This year’s meeting of the International Old Catholic Bishops’ Conference took place in the Netherlands. Following the meeting, the Old Catholic bishops met the Anglican bishops who are responsible for mainland Europe for their annual exchange of views and experiences. They also took the opportunity to attend a lecture by guest speaker The Most Rev. Katharine Jefferts Schori, the Presiding Bishop of the American Episcopal Church. The key subjects of the conference included financial matters and bilateral relations with other Churches.
It has been clear for some time that the IBC needs to save money. This topic was discussed in the spring of 2011 with the leadership bodies of the various Old Catholic Churches. One aim of the IBC conference was to put the resulting cost-cutting ideas into practice. Current and new IBC projects will be removed from the running accounts and financed in the future through donations and third-party funds. Costs for the areas of delegation will be covered solely by the newly established Mission Fund. Despite these measures, the financial situation remains very tight as a result of dialogue activities and international conferences, and a deficit for 2011 will be unavoidable.
The Orthodox–Old Catholic discussion group is organising two events this year to enable representatives of each Church to get to know the other better. A joint seminar for students of Orthodox and Old Catholic theology took place this spring. In the autumn a study trip to Crete is planned that will offer participants first-hand experience of the Orthodox Church there. In addition, the discussion group plans to visit the Ecumenical Patriarch of Constantinople.
Also under discussion at the IBC meeting was a paper issued by the International Roman Catholic–Old Catholic Dialogue Commission. A number of Old Catholic Churches had prepared opinion statements on this subject. The IBC regrets that the Vatican has not yet responded to the dialogue paper.
Discussions with the Mariavite Church in Poland are to continue. Topics include the filioque clause of the Nicene Creed and the structure of the Mariavite Church, which is not yet in line with the bishop–synod structure of the other Old Catholic Churches. Work will also continue on the relations between the Polish Catholic Church and the Mariavite Church. The next discussion meeting is scheduled for autumn 2011.
The Mission de France has restructured, establishing a National Society with members from the local societies. Its parish-level activities are aided in particular by study meetings for priests and educational programs for the laity. The main aim is to provide participants with a deeper knowledge of Old Catholicism and the Old Catholic liturgy. The Mission de France is a promising venture that requires further support.
A further topic of discussion at the IBC meeting was the future of the International Old Catholic Congress. For future congresses, the host church will appoint a local organising committee with two or three additional members from other countries. This committee will be responsible for all aspects of staging the congress. The IBC and the local committee will together decide on the congress theme. The current Standing Congress Committee will be disbanded. The next congress takes place in the Netherlands from 18 to 21 September 2014, coinciding with celebrations to mark the 125th anniversary of the Union of Utrecht. By shortening the congress to one weekend, the IBC hopes to attract more participants.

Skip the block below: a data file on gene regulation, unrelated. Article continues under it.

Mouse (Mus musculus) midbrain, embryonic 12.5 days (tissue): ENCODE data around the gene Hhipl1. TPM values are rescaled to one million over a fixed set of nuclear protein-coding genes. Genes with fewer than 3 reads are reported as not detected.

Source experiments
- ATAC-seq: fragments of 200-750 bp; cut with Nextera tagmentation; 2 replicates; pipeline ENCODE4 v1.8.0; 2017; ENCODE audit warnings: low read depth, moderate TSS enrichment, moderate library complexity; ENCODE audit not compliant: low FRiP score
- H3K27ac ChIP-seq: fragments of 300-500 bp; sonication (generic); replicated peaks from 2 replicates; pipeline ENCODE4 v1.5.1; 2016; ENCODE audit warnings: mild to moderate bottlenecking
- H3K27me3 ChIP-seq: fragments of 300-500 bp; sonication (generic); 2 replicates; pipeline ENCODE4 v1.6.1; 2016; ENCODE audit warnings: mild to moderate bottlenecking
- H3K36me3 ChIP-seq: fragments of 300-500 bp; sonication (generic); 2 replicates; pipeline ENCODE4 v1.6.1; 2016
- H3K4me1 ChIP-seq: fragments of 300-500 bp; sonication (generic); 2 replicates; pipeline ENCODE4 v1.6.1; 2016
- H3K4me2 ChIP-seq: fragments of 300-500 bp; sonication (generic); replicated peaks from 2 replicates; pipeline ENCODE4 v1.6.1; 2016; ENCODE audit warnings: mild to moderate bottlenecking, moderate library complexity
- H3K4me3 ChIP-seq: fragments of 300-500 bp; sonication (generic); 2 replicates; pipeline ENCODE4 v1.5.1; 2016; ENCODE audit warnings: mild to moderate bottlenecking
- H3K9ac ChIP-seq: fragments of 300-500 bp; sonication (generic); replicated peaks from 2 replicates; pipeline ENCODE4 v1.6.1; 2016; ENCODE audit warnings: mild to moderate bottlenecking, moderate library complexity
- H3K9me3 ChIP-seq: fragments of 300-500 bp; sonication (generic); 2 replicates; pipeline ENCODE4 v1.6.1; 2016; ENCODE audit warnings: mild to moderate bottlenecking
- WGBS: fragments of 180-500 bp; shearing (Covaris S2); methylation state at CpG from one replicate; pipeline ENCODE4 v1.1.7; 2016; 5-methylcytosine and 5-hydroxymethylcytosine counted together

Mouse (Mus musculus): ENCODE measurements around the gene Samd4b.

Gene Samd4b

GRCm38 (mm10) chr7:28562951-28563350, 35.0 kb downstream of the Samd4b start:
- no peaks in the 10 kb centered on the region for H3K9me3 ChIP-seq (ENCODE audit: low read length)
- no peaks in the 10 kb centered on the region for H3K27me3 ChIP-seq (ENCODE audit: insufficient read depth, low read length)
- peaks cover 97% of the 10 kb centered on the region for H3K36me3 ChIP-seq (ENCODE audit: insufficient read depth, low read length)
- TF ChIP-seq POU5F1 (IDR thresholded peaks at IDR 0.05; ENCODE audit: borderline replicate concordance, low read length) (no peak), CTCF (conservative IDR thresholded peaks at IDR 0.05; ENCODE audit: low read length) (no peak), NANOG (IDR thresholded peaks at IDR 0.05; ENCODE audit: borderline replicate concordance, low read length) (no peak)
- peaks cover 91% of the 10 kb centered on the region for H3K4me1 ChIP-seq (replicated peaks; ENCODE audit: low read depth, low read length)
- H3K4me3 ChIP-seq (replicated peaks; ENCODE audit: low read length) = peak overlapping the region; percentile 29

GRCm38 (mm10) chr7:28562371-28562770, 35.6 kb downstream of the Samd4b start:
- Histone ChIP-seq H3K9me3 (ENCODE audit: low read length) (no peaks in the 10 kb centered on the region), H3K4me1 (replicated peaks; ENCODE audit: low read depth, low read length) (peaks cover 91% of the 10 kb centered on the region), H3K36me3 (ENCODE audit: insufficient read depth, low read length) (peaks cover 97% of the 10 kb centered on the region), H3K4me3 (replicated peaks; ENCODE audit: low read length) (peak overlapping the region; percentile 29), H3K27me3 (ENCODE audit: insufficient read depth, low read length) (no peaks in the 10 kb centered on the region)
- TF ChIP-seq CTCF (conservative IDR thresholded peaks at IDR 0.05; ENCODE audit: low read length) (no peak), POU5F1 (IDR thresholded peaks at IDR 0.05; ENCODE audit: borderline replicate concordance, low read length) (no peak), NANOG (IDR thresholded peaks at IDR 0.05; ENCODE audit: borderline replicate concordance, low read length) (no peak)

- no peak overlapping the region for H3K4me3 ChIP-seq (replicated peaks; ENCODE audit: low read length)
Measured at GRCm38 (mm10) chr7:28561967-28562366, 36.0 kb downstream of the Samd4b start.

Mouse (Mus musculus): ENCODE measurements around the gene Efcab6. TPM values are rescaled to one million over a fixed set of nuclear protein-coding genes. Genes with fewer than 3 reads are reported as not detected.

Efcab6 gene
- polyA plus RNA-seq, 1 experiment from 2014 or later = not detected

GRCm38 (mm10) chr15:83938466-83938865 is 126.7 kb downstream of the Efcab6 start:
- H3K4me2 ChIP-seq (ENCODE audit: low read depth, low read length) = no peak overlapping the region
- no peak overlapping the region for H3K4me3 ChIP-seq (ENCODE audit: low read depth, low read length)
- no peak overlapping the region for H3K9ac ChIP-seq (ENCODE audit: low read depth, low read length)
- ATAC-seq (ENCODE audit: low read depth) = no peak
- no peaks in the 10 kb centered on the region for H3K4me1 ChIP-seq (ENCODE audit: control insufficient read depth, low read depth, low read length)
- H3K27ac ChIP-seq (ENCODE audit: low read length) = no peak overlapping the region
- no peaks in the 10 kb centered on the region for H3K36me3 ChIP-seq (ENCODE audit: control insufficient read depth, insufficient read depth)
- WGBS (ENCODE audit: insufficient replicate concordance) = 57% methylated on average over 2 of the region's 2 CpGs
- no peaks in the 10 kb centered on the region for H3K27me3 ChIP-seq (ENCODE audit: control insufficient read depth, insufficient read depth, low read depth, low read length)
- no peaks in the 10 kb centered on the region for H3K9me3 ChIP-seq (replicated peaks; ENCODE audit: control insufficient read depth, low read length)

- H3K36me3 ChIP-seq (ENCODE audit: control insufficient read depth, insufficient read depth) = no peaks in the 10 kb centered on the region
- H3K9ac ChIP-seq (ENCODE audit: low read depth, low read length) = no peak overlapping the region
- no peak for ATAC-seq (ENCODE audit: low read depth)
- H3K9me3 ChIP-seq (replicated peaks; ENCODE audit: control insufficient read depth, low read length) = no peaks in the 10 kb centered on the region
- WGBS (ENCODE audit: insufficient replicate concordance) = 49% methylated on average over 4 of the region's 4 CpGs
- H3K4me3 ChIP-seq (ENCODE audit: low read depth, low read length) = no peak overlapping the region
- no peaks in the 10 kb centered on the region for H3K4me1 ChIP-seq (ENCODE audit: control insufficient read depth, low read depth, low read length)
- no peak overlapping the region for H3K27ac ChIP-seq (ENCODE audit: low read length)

The International Liturgical Commission has completed its work on the ordination rites. It was found that the rites currently used by the Churches are regarded as the best possible option. The commission was thanked for its work. Future activities will be discussed at the next meeting.
A draft paper on ecclesiology and mission by the Anglican–Old Catholic International Coordinating Council (AOCICC) was discussed in detail at the IBC meeting. The bishops’ responses to the paper will be forwarded to the AOCICC for consideration before the paper is finalised.
The bishops also discussed the involvement of small Churches in the Conference of European Churches (CEC), which tends to be dominated by the large Protestant Churches. It is becoming increasingly difficult for small Churches to make their voices heard in the CEC’s commissions. This is partly because they have limited financial resources to send delegates to the numerous meetings, and partly because they do not always have the necessary experts to participate. The bishops agreed that a pool of qualified laypeople should be assembled who will be available to assist with the work of the commissions. In addition, the IBC would like the Old Catholic Churches to play an active role in the theological activities of the CEC, especially in areas where they can contribute to church unity in Europe and to developing a unified ecclesiology.
Archbishop Vercammen reported on the reorganisation of the World Council of Churches (WCC). A commission had recommended the continued representation of small churches in the central committee, but this was rejected. A new commission will readdress the issue in the future. The central committee will continue to have 150 members. However, meetings will be held only every two years, and the committee will work on content matters only. The Archbishop also reported that the most recent session of the WCC’s central committee included a denominational meeting with representatives of the Philippine Independent Church for the first time.
Bern/Amersfoort, July 2011 Maja Weyermann
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